UN ENGOLPION (“RELICHIA”?!) INEDIT ÎN ARHIVA SEMINARULUI DE ISTORIA ARTEI AL UNIVERSITĂŢII DIN CLUJ
AN UNPUBLISHED ENGOLPION (“RELICHIA”) FROM THE CLUJ UNIVERSITY’S ART HISTORY SEMINARY’S ARCHIVE
Subject(s): Fine Arts / Performing Arts
Published by: Studia Universitatis Babes-Bolyai
Keywords: Iconography; Engolpion; Relic; Mother of God (Théotokos); The Saviour; Tree of Jesse; Prophet Jonah; Iconoclasm.
Summary/Abstract: An Unpublished Engolpion (“Relichia”) from the Cluj University’s Art History Seminary’s Archive. The present paper represents an iconographic analysis of an engolpion, a small icon (pectoral medallion) worn by orthodox hierarchs, in order to have permanently near their heart Jesus and the Virgin Mary, as intercessors. The mentioned artifact is present only in the visual memory in two known photographs investigated by the first professor of art history at the University of Cluj, Coriolan Petranu, in 1929. The very summarized results of his investigation have determined us to further analyze this remarkable artifact. On the obverse there is a representation of the Virgin with the Child (Théotokos) sited in the center of a wreath in the shape of the Greek letter Ω and surrounded by 26 medallions made of vine wreaths displaying the busts of 16 prophets, 4 prophetesses and 6 crowned kings. In the lower part of the obverse there is a representation of the Tree of Jesse. The medallion’s reverse presents the figure of an enthroned Jesus, surrounded by 26 medallions referring to the New Testament: the four evangelists, the twelve apostles and 10 other saints. In the lower part there is a scene representing the moment the whale sets Jonah on land, a reference to Jesus’ premonition of his own Death and Resurrection. The present paper identifies the iconographic relation between this particular engolpion and late medieval reliquaries (Relichia), their history and symbolic message, between the eastern Ortodoxy and western Catholicism, the evolution and metamorphosis of the two themes as reflected by works in various media (small sculpture, monumental altarpiece sculpture, fresco, stainglass, silverworks etc), analogies with similar pieces, and it identifies a balcanic post-Byzantine model, probably from Mount Athos (17th-18th centuries), as suggested by the two Greek inscriptions on the engolpion, describing the two scenes.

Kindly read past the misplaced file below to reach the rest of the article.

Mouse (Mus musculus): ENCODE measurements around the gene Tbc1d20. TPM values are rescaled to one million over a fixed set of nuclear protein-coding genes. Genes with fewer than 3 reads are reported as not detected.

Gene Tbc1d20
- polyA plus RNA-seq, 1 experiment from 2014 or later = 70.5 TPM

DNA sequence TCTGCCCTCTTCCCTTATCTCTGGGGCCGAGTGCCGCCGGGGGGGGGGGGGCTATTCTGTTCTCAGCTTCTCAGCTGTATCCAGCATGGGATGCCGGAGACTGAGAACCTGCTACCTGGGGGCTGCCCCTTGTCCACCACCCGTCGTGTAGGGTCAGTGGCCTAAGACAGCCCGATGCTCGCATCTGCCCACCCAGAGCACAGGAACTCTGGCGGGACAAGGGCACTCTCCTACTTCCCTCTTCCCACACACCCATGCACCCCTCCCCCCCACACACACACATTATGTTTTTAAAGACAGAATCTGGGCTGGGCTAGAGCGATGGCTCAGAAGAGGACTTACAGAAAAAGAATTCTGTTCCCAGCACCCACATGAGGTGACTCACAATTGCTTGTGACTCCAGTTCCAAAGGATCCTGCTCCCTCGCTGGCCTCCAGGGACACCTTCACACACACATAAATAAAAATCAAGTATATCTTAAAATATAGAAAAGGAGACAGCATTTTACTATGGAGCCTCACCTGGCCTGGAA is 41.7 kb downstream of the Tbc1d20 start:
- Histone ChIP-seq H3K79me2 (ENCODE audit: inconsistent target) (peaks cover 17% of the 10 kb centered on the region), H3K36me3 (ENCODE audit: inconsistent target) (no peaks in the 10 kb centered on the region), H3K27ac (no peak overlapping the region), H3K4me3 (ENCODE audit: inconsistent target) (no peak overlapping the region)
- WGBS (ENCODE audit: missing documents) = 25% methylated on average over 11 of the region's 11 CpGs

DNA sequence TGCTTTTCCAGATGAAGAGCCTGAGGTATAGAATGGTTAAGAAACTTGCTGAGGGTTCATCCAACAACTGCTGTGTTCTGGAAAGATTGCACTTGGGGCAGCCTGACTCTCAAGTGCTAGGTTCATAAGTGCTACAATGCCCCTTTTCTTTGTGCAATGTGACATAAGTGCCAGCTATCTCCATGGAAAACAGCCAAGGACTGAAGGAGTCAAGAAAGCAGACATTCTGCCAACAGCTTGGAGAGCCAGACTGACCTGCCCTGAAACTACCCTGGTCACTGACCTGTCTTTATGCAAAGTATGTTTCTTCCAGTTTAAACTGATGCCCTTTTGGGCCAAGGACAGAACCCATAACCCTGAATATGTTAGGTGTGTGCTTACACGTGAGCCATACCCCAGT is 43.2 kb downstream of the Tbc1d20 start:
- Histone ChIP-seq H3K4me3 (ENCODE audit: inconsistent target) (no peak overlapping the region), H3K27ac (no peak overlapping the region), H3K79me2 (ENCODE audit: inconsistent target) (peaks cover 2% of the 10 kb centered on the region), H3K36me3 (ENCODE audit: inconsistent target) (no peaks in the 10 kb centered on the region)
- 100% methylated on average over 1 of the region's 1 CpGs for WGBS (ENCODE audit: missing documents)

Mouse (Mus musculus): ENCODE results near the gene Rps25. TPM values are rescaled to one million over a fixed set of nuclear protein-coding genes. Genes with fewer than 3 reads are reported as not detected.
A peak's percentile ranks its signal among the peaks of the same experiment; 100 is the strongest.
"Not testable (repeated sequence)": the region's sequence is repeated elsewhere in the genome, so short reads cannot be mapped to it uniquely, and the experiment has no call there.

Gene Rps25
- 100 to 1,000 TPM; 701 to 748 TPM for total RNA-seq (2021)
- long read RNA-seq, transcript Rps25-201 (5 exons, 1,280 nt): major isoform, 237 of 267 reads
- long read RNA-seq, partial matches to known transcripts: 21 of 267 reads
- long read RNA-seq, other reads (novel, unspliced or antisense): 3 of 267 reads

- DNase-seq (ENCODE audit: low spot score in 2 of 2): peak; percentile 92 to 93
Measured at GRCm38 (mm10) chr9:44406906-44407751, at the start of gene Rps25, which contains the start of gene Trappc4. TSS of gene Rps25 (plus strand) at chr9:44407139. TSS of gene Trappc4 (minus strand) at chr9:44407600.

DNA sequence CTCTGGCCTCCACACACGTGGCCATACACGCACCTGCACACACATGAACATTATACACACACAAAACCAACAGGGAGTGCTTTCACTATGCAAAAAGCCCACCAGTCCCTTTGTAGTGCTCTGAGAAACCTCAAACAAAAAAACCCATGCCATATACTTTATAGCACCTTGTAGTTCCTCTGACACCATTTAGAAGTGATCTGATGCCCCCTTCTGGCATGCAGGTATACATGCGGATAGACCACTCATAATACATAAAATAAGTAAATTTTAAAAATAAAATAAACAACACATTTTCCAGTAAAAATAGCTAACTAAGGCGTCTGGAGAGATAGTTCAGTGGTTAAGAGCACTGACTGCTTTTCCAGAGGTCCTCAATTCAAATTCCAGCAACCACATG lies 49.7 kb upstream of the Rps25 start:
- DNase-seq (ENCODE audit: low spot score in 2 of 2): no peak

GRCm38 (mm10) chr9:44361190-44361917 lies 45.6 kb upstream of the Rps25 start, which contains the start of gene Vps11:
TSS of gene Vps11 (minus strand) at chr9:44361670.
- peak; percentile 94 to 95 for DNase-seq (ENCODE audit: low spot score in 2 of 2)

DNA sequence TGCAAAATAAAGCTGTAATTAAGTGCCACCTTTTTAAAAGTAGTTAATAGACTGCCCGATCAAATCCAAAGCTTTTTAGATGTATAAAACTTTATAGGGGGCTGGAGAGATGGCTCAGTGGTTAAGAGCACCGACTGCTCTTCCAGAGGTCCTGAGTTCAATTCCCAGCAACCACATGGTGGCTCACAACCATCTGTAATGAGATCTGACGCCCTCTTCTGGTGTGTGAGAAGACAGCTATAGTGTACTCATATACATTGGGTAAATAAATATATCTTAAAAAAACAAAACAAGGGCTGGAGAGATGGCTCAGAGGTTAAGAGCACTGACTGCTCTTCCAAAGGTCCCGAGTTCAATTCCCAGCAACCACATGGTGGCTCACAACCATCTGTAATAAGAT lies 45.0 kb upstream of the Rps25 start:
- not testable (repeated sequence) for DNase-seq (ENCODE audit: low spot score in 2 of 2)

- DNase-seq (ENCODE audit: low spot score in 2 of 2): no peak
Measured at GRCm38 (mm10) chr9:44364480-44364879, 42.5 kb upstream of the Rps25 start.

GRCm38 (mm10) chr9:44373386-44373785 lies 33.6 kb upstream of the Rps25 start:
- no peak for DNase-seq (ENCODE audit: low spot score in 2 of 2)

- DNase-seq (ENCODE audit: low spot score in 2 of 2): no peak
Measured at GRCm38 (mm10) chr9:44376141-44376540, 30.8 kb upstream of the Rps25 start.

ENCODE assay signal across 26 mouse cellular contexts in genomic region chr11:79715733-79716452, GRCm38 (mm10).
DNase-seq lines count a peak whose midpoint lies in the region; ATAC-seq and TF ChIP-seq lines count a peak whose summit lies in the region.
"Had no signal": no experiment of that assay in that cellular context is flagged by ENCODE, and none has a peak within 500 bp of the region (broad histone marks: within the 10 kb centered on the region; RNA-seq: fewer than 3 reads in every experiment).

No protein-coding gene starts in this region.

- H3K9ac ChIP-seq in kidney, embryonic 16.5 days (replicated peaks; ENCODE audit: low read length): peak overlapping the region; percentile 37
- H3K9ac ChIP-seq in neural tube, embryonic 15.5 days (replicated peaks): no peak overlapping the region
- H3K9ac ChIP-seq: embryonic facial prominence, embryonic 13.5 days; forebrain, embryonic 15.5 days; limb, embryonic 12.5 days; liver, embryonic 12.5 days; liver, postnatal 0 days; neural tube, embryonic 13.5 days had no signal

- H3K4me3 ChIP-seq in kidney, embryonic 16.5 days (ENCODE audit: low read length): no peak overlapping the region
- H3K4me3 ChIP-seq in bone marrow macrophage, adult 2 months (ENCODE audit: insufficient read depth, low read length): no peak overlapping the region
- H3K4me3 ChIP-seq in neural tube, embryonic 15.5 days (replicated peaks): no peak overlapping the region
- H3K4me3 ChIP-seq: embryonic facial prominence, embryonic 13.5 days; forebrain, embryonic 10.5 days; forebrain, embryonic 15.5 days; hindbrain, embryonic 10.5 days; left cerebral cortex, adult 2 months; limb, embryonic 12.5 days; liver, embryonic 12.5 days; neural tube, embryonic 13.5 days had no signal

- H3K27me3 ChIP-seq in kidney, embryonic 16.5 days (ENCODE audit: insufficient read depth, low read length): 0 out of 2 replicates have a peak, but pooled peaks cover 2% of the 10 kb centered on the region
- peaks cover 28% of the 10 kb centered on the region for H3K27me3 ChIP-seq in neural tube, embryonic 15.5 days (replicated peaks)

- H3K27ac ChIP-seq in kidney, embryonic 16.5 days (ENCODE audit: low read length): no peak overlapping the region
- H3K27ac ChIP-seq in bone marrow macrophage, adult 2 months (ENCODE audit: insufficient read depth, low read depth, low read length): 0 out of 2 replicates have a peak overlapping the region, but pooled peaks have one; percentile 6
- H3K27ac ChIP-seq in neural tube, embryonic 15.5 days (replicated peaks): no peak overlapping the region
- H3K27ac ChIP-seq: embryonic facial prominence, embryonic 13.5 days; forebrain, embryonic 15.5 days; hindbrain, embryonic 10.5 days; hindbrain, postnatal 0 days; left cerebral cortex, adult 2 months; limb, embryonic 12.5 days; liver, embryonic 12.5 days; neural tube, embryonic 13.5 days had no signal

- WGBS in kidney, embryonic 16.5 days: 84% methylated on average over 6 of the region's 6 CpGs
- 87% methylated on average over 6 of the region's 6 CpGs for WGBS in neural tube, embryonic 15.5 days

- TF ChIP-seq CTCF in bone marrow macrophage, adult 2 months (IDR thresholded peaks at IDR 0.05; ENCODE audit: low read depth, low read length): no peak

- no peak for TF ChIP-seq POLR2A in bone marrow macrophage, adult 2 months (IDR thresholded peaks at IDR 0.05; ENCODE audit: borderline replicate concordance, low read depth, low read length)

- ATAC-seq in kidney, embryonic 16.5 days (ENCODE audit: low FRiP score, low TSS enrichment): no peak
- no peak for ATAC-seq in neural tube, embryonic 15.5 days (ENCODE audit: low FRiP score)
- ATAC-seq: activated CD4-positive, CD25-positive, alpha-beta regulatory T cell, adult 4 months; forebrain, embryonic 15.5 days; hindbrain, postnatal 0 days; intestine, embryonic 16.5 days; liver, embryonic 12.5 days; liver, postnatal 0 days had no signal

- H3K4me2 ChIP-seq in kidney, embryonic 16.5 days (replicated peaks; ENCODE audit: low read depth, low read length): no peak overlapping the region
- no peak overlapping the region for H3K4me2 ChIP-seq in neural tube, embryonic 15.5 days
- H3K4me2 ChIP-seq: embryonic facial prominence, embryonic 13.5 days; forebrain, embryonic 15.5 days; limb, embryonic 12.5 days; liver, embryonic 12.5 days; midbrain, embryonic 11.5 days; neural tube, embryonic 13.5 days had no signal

- Issue Year: LVIII/2013
- Issue No: 1
- Page Range: 13-40
- Page Count: 28
- Language: Romanian